So, this is the first post of my new site. A few people to visit here might remember my old site for my web comic Ankhammentu or might know me from DeviantArt, but for a lot of people who know me in real life, my art is kind of new.
I’ve been making digital art for something like 15 years, with long periods off, and not including my time in school (which I will write about another day). But I’ve never felt comfortable with being open and calling it mine. There were reasons for this.
- My main subject matter is life drawing, mainly female form and pinup. It’s not the kind of thing that everyone can accept and understand. But I’ve loved this style of art for a long time, and it’s what I’m good at.
- I went through a long and dark period in my life, when I really tried to focus on being grown up, letting go of all of my personal interests and hustling to make money. This time left me sad and in debt. I felt guilty about using my time for anything unprofitable, so I took long breaks from art.
- Art was discouraged by someone close to me. I forgive myself now, and I forgive this person, but there it was. Pinup art was removed from my comic collection.
- I felt like a fraud. I avoided drawing, because I didn’t understand how much bad drawing you have to do before improvement begins.
Despite all of this, I still created. Most of it wasn’t good, and looking back, it was a really inefficient way to learn. (See the image featured in this post.) But any kind of practice brings improvement. And when my life started to clear up, I had an opportunity to make art out in the open, if I could find the courage to do it.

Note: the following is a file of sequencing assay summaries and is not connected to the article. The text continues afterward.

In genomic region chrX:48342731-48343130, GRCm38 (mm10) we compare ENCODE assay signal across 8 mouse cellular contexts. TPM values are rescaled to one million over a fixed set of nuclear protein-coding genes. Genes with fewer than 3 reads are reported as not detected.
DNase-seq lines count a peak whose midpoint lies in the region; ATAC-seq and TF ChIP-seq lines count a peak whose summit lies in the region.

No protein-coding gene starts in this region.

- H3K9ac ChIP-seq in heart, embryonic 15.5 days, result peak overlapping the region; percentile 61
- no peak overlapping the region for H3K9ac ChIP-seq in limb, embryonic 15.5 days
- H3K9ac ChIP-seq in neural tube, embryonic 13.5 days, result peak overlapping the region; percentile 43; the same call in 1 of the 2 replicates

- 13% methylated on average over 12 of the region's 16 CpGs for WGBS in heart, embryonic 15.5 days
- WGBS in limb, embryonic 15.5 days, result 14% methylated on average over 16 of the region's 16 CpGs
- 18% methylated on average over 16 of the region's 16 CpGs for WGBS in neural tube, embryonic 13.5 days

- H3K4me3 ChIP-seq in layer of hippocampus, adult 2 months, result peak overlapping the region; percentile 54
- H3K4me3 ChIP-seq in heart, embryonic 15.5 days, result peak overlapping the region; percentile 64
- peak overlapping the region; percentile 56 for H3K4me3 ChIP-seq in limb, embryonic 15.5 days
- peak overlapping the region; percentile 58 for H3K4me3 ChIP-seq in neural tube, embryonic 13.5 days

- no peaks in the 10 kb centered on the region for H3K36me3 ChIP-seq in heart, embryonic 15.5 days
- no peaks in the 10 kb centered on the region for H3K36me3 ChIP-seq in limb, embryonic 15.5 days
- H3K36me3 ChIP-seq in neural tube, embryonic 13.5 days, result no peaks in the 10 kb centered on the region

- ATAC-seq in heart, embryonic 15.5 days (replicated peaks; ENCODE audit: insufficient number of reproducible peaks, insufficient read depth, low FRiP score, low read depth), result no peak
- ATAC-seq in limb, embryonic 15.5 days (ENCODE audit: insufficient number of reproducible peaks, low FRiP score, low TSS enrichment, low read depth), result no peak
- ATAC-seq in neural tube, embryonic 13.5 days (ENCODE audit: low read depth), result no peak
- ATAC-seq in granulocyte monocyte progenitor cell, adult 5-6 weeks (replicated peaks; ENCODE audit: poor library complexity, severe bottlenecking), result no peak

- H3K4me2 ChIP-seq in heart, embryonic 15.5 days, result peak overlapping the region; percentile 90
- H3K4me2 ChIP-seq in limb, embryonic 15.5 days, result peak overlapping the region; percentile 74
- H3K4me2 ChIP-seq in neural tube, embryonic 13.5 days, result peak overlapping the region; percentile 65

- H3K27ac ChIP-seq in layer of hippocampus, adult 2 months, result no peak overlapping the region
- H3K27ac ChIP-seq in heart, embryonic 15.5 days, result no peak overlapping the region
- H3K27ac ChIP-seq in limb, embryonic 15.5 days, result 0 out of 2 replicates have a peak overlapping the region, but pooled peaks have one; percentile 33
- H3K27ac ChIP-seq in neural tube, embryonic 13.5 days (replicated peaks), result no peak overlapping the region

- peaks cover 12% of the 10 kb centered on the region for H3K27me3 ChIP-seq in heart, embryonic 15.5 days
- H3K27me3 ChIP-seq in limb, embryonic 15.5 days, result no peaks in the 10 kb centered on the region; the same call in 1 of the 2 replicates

Very gradually, I started to open up. I shared my DeviantArt page with my girlfriend (now my wife), my first family member to ever see any of my art. I began making vectors and digital paintings again, and being less and less secretive. It was ok to work on projects without any financial benefit.
And some time after that, I got the courage to pick up a pencil. The results were tragic at first, but each day I’m improving. I’m no longer the impatient kid that I was in college. I have a great job and a great family, and I have all the time in the world to improve. I’m going to make a lot of art in this second half of my life, and it’s not all going to be good, but you’d better believe that some of it will be.
Thanks to all of my friends and family, both online and offline, who are with me.